Books offer quality, well-told stories. Music is a treat for your ears. Movies are, first and foremost, a visual medium. This continues a series focusing on that element of filmmaking: the art of cinematography. The following is a collection of my favorite shots from The Desolation of Smaug.
The Lord of the Rings, taken as a whole, stands as my second or third favorite movie of all time. That being the case, I was looking forward to Peter Jackson’s adaptation of The Hobbit like Pippin looked forward to his next good meal. We are now two-thirds of the way through Bilbo’s journey and The Hobbit is well on its way to... falling way short of the bar set by The Lord of the Rings.
That conclusion is slightly misleading though. I read all four books (The Fellowship of the Ring, The Two Towers, The Return of the King, and The Hobbit) for the first time while waiting for the release of 2012’s The Hobbit: An Unexpected Journey.
I’m entirely ashamed to admit the fact that I struggled my way through most of The Lord of the Rings. I found the text too descriptive for my liking; progress seemed like a chore. The Hobbit, on the other hand, was thoroughly enjoyable and a relatively easy read (which one might expect, considering it is in fact children’s literature). To his credit, I believe Peter Jackson’s adaptations remain faithful to J.R.R. Tolkien’s intended audiences.
The Hobbit is decidedly more tuned toward younger audiences, featuring more cartoony characters (Stephen Fry’s Master of Laketown would be right at home in a Saturday Night Live sketch), more vibrant colors and CG work, and a lead character who emphasizes physical comedy to a greater degree than any one character did in The Lord of the Rings.
So, in some roundabout way, the reasons I favor Tolkien’s Hobbit over his Lord of the Rings are the very same reasons I have for not enjoying An Unexpected Journey and The Desolation of Smaug as much as I do the Lord of the Rings trilogy. Of course, this is wholly justifiable - film and books are two completely different forms of media.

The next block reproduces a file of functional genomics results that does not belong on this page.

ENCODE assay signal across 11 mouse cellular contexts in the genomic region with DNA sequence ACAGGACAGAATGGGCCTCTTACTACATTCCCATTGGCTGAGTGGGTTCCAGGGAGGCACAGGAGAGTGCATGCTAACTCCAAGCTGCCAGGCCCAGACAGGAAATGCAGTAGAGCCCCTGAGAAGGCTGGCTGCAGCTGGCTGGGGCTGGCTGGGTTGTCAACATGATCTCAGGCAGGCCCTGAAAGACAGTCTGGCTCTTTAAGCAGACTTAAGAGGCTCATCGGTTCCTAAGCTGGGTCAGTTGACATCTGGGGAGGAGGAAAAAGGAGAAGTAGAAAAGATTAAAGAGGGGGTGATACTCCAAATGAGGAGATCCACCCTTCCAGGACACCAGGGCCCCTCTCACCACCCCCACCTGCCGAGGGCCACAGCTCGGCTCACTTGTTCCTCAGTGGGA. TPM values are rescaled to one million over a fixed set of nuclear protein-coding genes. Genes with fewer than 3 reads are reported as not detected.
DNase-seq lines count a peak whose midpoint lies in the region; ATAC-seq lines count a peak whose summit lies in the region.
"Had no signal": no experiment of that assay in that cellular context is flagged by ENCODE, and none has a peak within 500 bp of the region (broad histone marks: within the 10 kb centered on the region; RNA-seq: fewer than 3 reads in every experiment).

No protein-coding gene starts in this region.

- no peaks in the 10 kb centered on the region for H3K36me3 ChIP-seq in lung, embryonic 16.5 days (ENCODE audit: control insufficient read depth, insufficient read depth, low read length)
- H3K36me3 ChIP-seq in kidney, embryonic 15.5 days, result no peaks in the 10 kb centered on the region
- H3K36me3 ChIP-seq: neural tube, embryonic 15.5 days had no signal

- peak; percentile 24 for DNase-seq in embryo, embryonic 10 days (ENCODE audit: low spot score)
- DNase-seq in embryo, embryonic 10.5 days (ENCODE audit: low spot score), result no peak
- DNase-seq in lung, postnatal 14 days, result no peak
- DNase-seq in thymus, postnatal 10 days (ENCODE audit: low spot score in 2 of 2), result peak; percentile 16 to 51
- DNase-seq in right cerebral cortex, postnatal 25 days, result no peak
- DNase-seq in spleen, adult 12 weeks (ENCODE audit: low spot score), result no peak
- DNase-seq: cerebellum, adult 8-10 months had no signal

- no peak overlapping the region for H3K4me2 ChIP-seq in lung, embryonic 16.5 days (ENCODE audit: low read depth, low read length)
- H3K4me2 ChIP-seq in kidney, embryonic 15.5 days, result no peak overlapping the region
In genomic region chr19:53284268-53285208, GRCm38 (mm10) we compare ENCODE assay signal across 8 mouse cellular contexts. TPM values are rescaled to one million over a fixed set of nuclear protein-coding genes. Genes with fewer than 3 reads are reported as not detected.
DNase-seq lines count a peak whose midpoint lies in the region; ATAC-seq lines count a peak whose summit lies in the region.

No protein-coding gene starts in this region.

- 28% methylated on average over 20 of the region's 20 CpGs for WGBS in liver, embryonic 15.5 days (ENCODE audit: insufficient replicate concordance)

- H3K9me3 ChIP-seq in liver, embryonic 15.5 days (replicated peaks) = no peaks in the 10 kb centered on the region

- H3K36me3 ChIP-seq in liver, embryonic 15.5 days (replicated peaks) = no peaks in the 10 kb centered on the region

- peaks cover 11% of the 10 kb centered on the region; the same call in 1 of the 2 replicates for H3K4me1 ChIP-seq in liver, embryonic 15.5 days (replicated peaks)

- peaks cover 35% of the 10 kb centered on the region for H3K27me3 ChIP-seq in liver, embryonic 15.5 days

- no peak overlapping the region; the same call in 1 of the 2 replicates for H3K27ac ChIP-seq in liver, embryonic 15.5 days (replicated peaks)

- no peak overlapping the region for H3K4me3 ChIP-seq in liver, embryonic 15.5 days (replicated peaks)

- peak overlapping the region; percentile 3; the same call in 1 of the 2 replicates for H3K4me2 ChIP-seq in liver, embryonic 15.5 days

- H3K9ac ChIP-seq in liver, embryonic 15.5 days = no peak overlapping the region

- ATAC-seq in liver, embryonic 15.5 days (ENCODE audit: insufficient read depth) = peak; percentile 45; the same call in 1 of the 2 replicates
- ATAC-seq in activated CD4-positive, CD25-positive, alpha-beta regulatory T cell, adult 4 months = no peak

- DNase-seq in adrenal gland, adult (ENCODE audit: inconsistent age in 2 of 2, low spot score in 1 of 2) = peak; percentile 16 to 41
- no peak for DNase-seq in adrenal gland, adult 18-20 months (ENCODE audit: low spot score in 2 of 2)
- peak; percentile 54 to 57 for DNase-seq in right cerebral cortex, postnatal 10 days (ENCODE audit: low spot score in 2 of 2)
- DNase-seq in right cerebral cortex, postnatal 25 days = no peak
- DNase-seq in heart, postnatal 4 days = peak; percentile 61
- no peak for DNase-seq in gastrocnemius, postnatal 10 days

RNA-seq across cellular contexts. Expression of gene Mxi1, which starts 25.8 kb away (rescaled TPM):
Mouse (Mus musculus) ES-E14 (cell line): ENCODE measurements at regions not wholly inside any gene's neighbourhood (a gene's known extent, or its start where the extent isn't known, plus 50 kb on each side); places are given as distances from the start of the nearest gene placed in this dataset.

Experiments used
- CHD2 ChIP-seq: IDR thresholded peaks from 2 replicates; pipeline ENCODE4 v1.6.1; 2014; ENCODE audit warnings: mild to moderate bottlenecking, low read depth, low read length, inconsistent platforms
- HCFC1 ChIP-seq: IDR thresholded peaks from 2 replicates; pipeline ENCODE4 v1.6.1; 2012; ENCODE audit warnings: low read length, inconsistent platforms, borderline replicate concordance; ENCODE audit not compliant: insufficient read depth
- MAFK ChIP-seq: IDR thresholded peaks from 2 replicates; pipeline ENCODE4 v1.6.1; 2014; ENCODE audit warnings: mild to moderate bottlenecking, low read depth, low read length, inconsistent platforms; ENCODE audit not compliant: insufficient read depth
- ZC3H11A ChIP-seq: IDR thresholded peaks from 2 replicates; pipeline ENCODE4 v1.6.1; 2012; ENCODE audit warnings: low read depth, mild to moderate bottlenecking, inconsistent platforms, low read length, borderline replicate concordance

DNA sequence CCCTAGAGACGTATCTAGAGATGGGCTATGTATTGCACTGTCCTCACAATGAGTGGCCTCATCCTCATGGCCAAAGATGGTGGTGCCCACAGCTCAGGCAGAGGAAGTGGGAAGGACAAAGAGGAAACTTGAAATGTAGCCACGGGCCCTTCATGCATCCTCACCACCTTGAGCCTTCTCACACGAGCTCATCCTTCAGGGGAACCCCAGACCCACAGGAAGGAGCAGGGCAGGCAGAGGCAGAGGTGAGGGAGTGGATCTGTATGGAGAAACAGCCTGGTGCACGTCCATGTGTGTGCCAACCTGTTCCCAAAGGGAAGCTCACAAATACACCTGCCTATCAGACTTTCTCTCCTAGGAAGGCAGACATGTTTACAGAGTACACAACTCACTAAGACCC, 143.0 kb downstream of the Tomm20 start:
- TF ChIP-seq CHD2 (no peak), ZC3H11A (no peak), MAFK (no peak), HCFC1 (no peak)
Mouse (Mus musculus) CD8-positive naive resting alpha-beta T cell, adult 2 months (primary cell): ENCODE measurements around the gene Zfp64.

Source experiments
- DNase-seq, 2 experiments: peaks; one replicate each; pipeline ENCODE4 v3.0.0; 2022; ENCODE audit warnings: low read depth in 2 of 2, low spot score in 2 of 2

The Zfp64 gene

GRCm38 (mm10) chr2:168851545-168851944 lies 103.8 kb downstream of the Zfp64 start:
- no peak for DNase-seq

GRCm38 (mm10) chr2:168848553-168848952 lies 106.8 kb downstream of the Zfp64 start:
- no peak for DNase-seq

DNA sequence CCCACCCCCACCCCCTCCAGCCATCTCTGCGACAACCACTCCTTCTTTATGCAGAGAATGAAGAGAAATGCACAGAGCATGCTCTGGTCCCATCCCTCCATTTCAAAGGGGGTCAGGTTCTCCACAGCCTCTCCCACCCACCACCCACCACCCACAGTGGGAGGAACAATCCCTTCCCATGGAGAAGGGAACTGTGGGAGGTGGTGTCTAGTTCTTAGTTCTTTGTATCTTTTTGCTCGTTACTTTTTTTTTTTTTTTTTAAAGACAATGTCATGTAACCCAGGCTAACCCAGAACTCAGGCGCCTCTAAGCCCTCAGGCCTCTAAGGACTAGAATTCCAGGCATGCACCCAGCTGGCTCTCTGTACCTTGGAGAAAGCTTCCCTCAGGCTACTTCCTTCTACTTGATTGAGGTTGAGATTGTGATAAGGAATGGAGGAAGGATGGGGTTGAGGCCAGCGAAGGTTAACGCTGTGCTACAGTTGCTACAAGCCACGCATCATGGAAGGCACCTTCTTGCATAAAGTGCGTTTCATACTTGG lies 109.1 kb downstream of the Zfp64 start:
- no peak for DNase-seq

While I may not love the Hobbit flicks as much as I had hoped I would, there is enough visual inventiveness sprinkled throughout to keep me coming back again and again.
This first highlight excels on multiple fronts. Most simply, the perspective of looking straight down on the vertically-oriented dragon establishes an intriguing base for the shot. Conveniently, this shares (and directly expands upon) the view held by our hero dwarf. Looking at further minute details, the edges of Smaug are defined by the distant background (see: Aerial Perspective) and a silhouette is made of the dwarf by the glow generated by Smaug prepping his built-in flamethrower.
Alfonso Cuarón and Neill Blomkamp are two of my favorite directors. This is in part due to the fact that neither filmmaker shies away from committing to the camera’s presence in a scene. When Sandra Bullock’s character steps in a puddle in Cuarón’s Gravity, the ensuing splash leaves traces of water on the camera lens. In The Desolation of Smaug, Peter Jackson takes this trick further than most, bouncing a just-removed Orc head off the face of the camera.